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Kubernetes / Observability / Security

Understand Kubernetes with Splunk Observability Cloud

Kubernetes is a different animal and needs a more mature approach to monitoring. Here are three capabilities you'll need: Tagging, AI-guided troubleshooting and root cause analysis.
Oct 19th, 2022 8:00am by
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Kubernetes is the hottest trend in software delivery, and it’s only picking up steam as more people find out about it. Kubernetes has many benefits and is extremely powerful, but with great power comes great respon… difficulty in monitoring.

Observability tools, like the Splunk Observability Cloud, built to handle cloud native applications from the ground up, are your secret weapon to make sense of a complicated Kubernetes environment.

The Role of Observability in a Kubernetes Environment

While Kubernetes provides many benefits (e.g., easy scaling, no need to plan which specific machines an app will run on, etc.), it also creates new challenges. The biggest of these challenges is the added complexity. A Kubernetes-based environment is commonly very large, running dozens or hundreds of microservices across a large number of machines.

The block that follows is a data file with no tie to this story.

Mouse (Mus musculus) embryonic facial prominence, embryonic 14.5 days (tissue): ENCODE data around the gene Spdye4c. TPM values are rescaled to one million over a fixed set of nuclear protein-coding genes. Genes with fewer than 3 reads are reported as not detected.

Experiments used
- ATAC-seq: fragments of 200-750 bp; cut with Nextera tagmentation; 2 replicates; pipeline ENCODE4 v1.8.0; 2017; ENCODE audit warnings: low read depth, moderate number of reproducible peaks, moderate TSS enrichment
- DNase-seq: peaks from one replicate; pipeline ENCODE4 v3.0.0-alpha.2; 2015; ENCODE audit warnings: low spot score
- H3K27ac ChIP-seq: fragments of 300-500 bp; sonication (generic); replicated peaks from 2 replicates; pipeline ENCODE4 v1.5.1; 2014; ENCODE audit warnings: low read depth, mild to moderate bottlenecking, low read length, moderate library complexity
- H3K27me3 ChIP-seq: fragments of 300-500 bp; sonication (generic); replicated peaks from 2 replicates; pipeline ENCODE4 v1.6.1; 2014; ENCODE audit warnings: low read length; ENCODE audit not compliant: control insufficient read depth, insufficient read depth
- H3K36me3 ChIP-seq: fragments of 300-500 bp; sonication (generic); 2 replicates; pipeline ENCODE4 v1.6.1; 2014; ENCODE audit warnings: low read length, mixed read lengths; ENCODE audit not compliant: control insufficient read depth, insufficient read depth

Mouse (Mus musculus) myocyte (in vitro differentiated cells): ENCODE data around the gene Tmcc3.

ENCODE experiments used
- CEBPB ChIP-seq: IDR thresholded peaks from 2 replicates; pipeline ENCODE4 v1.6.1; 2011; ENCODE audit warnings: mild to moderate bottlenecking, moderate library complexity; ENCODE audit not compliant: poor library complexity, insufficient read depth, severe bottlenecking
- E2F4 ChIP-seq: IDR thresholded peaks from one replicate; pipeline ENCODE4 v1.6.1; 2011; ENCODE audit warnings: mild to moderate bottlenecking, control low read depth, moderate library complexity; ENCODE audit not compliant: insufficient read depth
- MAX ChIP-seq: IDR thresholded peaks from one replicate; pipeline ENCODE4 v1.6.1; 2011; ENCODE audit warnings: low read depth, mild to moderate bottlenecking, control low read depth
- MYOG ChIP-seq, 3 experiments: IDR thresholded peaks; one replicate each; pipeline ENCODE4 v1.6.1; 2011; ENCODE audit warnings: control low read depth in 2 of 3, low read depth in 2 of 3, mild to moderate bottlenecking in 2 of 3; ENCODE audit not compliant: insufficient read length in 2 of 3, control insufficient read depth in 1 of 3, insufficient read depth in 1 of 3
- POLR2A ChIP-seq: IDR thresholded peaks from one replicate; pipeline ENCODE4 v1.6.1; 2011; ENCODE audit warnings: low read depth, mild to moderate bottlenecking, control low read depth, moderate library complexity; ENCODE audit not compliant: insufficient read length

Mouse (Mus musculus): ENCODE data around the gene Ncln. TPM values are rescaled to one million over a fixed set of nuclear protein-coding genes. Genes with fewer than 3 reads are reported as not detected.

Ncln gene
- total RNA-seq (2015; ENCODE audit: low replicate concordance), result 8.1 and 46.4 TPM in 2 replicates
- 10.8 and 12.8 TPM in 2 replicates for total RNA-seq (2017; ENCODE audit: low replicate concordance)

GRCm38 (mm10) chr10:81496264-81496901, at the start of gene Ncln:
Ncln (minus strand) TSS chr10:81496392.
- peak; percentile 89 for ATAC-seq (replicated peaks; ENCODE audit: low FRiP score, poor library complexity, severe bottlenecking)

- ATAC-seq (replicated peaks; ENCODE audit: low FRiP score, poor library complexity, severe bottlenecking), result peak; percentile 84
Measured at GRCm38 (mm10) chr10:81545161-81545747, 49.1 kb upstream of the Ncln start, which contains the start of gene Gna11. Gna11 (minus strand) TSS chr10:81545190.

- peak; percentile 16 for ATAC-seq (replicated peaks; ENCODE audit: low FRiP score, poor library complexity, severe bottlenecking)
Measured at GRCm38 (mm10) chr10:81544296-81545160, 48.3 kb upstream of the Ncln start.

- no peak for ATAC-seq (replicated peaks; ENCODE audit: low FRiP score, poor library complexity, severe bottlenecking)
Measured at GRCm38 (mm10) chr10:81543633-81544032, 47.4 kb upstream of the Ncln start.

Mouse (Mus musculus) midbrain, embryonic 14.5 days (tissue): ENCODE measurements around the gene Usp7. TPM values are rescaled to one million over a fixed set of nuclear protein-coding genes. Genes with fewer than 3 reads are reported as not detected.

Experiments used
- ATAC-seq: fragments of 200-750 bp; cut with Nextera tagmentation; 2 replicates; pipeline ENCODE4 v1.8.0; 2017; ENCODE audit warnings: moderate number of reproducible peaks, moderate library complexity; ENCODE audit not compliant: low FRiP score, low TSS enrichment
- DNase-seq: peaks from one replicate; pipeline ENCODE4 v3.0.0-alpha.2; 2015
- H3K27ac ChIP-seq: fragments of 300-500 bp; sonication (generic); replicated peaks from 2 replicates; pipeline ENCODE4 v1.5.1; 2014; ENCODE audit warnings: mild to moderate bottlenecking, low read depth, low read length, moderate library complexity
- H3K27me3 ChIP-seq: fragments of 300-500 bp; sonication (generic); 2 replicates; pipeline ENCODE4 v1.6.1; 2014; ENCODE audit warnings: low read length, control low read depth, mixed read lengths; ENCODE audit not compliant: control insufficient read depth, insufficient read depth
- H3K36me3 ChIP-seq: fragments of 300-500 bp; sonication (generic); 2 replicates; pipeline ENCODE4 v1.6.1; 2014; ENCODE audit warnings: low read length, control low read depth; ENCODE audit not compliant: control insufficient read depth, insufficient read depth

The volume of data generated by splitting applications into containers and using orchestration systems to run them is simply too great for classic tools to handle. Each container creates metrics and each deployed application does as well.

Observability, as an evolution of monitoring, helps you make sense of these huge volumes of data using AI and machine learning technologies. One way that Splunk Observability helps you do this is through Kubernetes Navigator within Infrastructure Monitoring — offering a map-based view of your entire Kubernetes cluster, in addition to more specific views of nodes, pods, and containers. See a screenshot of Kubernetes Navigator below:

Screenshot of Kubernetes Navigator=

In the rest of this article, I’ll discuss what three capabilities you need to effectively operate a Kubernetes environment — tagging, AI-guided troubleshooting and root cause analysis.

Observability Capabilities: Making Sense of all the Data

Telemetry data is the most essential thing an observability product consumes. This includes metrics, traces, and logs, but also includes events like user sessions or synthetics tests. This data is what enables all of the other cool stuff observability provides, so throwing it away through a sampling technique is counterproductive to the goal of seeing everything, and in a complicated system like Kubernetes, sampling may cause you to miss critical events until it’s too late and customers start to notice.

You want to be certain that your observability tool provides full fidelity with your data and does not sample, unless you understand and are willing to accept the potential risks sampling adds to your environment. Splunk Observability Cloud makes it easy to ingest all of your data with no sampling, and in real time. You can see issues anywhere in your infrastructure in seconds, without waiting for an alert rollup, polling, or for data to go through a complicated ingestion pipeline.